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Sabah


Light Ray in Deer Cave Opening, Mulu National Park - Sarawak, Malaysia (by Everything Everywhere)
Light entering Deer Cave, Gunung Mulu National Park

I’m back from my three days in the rainforest at Gunung Mulu National Park. It was a really amazing experience. My muscles are still sore from all the walking and climbing I did. I’m spending today going through photos before I head off to Kinabalu National Park here in Sabah.

Oddly enough, even though I flew on a domestic flight within Malaysia, I still needed a separate passport stamp for both Sarawak and Sabah.

I took a ton of photos in Mulu, but as I started going through them I realized how many of them came out blurry or over/under exposed. Taking photos inside of caves and under a canopy of trees is not the best place for photography. I think in Kinabalu I’m going to use my tripod for photos with lower light. The vibration reduction on my camera just isn’t enough to take detailed photos of things like spiderwebs.

I’ll be doing a bigger post on Mulu later, but let me say the combination of spelunking, walking in the canopy, experiencing Deer Cave (the largest cave passage in the world. 100m wide x 120m tall), and watching the millions of bats leave the cave for the evening was one of the highlights of my trip so far. It was all rather affordable too. Mulu is a very well managed park.

I haven’t decided if I’m going to try and climb Mt. Kinabalu. It is an overnight trek and I’ll have to get some more information.

  • 2 Comments... What's your take?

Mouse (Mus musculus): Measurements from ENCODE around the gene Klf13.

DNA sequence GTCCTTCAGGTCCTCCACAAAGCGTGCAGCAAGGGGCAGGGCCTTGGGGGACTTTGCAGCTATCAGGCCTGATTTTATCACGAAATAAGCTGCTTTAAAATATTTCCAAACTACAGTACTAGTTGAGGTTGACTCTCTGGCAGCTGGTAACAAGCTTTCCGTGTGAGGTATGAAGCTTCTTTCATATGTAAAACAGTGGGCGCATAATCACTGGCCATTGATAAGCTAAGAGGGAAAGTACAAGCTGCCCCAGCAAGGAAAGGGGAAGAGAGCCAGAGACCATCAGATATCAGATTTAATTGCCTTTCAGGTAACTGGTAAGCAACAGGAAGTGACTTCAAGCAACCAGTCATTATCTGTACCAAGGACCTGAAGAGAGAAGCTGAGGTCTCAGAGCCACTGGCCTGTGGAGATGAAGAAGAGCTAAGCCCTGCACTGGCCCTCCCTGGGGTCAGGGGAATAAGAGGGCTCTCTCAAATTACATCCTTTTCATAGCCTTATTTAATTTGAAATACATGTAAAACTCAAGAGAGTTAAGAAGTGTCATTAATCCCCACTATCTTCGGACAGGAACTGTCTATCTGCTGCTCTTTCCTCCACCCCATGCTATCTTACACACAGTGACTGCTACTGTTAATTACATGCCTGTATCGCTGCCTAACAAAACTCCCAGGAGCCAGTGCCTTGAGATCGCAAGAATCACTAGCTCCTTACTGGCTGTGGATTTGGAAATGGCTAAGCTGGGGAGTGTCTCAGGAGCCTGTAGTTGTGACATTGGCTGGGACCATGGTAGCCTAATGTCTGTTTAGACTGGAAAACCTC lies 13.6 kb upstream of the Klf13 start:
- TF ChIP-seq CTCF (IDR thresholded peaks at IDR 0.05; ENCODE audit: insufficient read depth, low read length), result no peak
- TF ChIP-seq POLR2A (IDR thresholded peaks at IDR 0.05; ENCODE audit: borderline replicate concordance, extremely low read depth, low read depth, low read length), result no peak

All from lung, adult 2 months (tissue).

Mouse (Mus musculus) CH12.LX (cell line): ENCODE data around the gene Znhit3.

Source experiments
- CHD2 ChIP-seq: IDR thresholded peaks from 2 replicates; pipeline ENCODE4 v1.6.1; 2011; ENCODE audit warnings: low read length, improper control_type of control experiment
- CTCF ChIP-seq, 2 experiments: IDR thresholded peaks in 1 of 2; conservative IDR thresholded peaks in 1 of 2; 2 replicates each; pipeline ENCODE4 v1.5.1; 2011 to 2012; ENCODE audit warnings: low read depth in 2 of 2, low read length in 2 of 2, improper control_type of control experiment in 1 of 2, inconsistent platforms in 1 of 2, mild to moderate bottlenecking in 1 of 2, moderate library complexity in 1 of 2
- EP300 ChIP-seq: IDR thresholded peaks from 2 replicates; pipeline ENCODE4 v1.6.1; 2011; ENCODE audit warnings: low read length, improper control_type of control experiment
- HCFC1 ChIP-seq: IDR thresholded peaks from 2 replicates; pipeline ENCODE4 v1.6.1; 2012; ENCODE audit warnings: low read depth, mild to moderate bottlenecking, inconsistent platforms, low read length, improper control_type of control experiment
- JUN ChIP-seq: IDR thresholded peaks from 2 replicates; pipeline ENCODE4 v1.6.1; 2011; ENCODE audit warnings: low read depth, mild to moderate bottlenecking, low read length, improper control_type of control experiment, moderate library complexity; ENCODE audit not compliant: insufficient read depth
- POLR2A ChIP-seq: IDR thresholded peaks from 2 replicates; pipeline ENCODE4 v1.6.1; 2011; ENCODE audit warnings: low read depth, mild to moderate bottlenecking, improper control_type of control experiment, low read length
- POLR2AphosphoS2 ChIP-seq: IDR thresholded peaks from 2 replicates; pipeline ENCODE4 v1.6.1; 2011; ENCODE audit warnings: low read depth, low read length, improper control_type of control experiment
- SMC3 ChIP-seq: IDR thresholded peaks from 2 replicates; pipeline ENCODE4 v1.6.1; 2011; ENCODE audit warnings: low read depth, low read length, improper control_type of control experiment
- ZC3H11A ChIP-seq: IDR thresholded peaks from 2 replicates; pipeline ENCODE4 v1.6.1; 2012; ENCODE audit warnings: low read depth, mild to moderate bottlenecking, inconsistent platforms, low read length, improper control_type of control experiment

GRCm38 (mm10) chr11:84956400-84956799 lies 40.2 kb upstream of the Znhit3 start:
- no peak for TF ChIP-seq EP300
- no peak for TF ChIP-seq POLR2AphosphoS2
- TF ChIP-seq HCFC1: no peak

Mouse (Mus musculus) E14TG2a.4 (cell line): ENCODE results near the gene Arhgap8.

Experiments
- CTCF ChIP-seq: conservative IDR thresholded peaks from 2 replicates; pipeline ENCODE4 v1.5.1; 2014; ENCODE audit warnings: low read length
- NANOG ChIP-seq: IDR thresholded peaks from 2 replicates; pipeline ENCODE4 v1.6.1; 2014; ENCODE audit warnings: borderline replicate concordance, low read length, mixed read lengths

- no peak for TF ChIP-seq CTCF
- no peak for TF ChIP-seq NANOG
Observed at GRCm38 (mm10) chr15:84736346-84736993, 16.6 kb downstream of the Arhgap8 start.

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Comments

  1. RWS says:

    Hi,

    Gunung Mulu National Park is in the state of Sarawak.

    For foreign visitor, the Sarawak Immigration Department require passport for recording of statistic of inbound tourists to the state. In addition, Sarawak still hold her autonomous power in Immigration matter even after becoming a Malaysian state.

    Glad that you enjoy your trip to Mulu.

    Regards

  2. David says:

    I’d suggest climbing Kinabalu – it’s not that hard, it’s a fun and beautiful hike, and if you have a bit of luck, it’s an AMAZING view of the rest of SE Asia. Be on the loo-out for the many transitions of flora and fauna – especially the Nepenthes, or pitcher plants. If you get a chance, I would also strongly recommend going to the other side of the park and checking out both Poring Hot Springs and Mesilau where your chances of seeing mind-bending wildlife are quite high. Cheers!

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About Gary Arndt

My name is Gary Arndt. In March 2007 I set out to travel around the world...
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